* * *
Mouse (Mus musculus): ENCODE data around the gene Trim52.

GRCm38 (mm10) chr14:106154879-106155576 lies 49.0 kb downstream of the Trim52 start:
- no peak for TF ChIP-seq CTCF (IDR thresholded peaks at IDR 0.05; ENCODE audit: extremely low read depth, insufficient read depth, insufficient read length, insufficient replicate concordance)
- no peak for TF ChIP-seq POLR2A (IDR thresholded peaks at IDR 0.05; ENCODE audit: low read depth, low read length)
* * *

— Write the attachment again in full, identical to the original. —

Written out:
Mouse (Mus musculus): ENCODE data around the gene Trim52.

GRCm38 (mm10) chr14:106154879-106155576 lies 49.0 kb downstream of the Trim52 start:
- no peak for TF ChIP-seq CTCF (IDR thresholded peaks at IDR 0.05; ENCODE audit: extremely low read depth, insufficient read depth, insufficient read length, insufficient replicate concordance)
- no peak for TF ChIP-seq POLR2A (IDR thresholded peaks at IDR 0.05; ENCODE audit: low read depth, low read length)